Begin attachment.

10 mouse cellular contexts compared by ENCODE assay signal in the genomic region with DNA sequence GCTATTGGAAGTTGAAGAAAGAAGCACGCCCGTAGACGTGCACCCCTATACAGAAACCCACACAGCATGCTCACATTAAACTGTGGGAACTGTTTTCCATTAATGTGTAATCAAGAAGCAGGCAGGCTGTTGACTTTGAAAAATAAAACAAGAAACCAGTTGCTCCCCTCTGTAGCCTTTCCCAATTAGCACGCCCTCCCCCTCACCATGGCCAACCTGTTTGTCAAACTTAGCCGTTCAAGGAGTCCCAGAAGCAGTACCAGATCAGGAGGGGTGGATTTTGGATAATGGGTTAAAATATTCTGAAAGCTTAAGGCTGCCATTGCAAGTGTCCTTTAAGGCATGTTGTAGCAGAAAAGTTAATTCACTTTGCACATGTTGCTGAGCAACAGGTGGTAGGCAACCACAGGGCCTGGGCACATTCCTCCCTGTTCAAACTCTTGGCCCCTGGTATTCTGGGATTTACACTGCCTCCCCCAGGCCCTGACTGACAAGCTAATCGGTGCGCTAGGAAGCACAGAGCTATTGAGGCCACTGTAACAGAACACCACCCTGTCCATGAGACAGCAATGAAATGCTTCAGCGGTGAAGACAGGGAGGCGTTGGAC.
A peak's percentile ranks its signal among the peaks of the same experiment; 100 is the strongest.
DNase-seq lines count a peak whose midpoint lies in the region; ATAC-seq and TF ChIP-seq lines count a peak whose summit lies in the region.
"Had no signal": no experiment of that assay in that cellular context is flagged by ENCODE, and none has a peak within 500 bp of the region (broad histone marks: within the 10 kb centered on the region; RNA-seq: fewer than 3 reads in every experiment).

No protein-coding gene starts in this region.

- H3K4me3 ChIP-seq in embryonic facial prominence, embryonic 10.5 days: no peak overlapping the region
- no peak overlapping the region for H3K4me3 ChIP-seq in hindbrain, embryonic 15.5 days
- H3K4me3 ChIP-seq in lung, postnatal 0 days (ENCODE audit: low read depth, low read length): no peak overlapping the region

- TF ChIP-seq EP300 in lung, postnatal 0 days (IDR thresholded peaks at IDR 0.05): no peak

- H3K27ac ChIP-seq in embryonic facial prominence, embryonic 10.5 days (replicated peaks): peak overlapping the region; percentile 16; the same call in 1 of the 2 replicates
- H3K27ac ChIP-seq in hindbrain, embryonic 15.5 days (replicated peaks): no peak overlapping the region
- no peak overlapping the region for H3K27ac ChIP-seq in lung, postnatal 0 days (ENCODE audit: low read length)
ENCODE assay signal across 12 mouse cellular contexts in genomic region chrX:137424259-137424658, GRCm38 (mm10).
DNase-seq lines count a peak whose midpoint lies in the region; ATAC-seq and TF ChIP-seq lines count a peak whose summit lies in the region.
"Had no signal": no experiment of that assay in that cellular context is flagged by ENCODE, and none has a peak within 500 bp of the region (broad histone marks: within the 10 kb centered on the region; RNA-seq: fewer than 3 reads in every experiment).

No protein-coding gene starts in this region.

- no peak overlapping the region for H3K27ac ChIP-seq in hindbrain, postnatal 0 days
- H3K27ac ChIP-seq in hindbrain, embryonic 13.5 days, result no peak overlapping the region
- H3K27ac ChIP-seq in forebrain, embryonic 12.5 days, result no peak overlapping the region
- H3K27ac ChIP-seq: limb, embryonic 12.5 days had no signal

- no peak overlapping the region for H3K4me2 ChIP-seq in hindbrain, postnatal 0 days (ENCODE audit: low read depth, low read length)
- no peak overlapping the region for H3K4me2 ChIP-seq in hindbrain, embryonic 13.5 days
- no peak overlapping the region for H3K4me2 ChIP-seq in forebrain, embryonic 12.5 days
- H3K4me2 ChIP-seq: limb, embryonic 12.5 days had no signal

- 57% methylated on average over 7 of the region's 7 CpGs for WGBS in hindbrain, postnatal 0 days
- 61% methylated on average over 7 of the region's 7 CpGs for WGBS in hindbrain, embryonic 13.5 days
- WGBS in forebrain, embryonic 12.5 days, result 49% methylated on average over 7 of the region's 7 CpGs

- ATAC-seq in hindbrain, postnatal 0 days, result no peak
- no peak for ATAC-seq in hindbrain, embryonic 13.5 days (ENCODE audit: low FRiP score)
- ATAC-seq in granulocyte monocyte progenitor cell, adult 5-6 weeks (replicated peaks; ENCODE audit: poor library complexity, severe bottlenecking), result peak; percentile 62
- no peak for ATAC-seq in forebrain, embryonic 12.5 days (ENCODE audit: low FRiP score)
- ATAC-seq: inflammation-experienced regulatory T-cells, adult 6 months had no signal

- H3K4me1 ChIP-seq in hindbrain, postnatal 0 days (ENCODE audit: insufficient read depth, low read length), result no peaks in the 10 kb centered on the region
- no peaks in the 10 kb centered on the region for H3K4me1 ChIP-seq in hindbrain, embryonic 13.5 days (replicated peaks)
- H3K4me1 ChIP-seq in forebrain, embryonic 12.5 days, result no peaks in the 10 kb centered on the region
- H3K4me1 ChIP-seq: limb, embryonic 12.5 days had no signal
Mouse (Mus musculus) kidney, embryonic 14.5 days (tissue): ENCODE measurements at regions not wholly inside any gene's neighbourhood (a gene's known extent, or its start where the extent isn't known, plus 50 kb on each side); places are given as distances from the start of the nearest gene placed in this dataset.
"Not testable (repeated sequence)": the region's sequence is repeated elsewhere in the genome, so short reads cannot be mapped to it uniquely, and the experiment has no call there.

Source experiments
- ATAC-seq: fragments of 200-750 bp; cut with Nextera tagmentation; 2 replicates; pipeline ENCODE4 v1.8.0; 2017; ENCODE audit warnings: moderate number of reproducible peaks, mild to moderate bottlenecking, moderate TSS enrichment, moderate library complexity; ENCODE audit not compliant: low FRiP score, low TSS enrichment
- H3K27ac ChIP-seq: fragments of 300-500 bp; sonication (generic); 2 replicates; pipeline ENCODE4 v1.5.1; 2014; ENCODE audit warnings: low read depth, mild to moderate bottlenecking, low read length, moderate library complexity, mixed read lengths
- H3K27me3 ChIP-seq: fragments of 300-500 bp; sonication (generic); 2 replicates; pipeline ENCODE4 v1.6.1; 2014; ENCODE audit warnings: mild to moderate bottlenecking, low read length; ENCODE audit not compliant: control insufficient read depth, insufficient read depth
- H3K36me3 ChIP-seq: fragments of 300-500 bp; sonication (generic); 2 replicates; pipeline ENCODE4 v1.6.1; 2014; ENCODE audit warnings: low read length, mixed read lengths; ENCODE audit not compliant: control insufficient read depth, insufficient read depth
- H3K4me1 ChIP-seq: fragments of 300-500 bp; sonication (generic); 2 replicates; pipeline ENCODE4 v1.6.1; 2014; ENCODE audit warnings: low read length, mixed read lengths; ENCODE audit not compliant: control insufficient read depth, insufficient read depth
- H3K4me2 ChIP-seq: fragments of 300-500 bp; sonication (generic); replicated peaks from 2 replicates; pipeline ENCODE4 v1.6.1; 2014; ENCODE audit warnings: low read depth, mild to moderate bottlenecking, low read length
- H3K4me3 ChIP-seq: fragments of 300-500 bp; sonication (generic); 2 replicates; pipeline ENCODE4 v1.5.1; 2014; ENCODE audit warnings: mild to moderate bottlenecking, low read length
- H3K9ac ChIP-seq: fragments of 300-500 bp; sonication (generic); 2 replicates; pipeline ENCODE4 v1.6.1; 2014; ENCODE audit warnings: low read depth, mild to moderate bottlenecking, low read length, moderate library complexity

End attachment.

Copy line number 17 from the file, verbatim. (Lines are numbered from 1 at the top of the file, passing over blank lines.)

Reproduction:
- no peak overlapping the region for H3K27ac ChIP-seq in hindbrain, postnatal 0 days